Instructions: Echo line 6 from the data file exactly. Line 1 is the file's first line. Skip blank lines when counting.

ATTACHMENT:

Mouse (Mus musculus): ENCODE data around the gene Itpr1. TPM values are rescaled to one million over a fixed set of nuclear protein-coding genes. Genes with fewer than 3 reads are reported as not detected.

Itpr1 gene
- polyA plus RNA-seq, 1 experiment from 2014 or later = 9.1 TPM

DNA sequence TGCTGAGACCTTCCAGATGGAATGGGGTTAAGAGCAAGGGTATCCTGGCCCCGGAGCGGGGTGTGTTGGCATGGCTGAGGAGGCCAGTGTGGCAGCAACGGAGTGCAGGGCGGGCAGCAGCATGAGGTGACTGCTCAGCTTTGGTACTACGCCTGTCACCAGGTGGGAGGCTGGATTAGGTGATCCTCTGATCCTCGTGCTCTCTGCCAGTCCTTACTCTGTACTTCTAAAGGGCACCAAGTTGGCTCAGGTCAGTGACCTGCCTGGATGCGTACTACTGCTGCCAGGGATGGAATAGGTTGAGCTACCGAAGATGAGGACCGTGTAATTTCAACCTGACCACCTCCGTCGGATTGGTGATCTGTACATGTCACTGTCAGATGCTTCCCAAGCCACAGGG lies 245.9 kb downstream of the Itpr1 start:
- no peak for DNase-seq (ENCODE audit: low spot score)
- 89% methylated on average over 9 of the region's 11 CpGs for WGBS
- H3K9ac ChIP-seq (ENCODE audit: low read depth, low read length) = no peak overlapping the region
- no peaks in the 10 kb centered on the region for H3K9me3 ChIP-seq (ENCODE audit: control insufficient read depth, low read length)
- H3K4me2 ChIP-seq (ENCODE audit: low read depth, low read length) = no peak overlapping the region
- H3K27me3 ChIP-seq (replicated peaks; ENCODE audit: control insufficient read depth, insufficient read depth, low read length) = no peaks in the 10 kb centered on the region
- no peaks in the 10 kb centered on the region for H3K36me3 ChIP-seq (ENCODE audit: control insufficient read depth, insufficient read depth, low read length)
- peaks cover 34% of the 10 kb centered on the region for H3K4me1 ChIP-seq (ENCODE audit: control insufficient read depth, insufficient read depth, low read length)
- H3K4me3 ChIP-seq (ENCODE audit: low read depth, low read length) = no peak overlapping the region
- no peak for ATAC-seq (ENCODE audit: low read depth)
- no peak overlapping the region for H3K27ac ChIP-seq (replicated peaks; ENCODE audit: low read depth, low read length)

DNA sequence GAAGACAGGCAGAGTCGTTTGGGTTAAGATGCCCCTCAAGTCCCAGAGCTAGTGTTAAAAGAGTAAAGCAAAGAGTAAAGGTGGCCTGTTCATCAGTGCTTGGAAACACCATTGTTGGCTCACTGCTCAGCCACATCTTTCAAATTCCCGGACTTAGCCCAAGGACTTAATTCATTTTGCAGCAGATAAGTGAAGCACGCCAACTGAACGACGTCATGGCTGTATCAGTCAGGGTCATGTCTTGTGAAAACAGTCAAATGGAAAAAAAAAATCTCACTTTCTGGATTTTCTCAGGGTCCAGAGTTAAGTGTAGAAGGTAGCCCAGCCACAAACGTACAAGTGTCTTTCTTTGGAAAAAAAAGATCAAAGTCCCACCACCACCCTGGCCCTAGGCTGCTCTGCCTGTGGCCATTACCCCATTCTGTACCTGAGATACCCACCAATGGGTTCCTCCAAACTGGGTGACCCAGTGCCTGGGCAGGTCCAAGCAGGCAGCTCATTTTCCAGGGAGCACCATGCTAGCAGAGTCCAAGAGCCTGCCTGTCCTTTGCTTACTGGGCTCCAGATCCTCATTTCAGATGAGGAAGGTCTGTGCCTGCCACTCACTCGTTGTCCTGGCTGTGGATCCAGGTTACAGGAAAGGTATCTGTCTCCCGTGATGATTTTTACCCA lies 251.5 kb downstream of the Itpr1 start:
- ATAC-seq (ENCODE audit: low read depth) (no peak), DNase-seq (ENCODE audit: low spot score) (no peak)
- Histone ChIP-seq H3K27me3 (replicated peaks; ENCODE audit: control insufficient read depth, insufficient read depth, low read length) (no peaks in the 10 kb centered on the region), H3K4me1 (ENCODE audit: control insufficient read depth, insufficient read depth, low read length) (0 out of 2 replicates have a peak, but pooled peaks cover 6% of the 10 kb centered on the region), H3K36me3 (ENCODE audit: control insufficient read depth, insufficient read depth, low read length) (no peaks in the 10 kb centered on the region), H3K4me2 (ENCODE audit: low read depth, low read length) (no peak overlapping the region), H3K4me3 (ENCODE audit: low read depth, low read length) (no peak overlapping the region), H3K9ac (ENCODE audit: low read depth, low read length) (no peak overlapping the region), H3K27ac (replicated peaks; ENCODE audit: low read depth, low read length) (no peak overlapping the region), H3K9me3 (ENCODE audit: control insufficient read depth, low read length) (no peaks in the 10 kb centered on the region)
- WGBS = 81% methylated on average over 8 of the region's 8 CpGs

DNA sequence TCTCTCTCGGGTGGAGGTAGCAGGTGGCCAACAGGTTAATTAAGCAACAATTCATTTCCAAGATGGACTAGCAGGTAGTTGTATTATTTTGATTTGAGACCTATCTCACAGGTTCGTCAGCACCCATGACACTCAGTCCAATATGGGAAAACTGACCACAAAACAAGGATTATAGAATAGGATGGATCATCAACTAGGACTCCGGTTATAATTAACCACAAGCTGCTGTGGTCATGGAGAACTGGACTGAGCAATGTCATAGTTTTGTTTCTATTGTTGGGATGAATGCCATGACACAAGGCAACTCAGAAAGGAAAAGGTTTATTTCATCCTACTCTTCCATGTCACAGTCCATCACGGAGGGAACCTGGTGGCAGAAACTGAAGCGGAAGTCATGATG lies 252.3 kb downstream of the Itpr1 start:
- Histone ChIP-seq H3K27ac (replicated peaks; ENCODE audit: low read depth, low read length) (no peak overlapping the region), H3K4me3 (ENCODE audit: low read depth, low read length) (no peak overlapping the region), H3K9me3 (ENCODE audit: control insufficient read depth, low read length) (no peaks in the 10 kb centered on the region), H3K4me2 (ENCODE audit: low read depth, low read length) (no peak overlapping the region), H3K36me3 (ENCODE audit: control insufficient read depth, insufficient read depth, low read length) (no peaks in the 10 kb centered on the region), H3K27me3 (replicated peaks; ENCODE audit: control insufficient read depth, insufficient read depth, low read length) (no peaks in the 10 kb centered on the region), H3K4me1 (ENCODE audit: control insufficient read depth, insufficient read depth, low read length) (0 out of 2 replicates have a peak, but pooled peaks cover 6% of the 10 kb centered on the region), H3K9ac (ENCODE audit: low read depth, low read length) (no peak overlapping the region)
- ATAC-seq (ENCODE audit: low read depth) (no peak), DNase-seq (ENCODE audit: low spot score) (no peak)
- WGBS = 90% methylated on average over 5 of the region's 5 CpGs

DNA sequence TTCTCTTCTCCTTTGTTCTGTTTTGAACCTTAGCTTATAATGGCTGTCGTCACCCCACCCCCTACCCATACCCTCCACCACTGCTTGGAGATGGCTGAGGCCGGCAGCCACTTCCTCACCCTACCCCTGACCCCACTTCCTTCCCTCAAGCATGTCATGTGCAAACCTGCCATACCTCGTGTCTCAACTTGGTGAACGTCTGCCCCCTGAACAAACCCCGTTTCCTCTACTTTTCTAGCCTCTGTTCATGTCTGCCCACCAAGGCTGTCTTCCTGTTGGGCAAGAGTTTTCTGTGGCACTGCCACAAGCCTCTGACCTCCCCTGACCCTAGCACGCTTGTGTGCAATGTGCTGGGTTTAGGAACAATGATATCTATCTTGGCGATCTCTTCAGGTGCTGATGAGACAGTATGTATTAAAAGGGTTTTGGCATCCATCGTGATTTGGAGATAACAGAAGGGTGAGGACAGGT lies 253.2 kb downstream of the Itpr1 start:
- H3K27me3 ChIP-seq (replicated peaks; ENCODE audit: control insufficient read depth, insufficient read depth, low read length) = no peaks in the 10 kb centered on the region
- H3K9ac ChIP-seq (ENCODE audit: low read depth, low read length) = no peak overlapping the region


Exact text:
- 89% methylated on average over 9 of the region's 11 CpGs for WGBS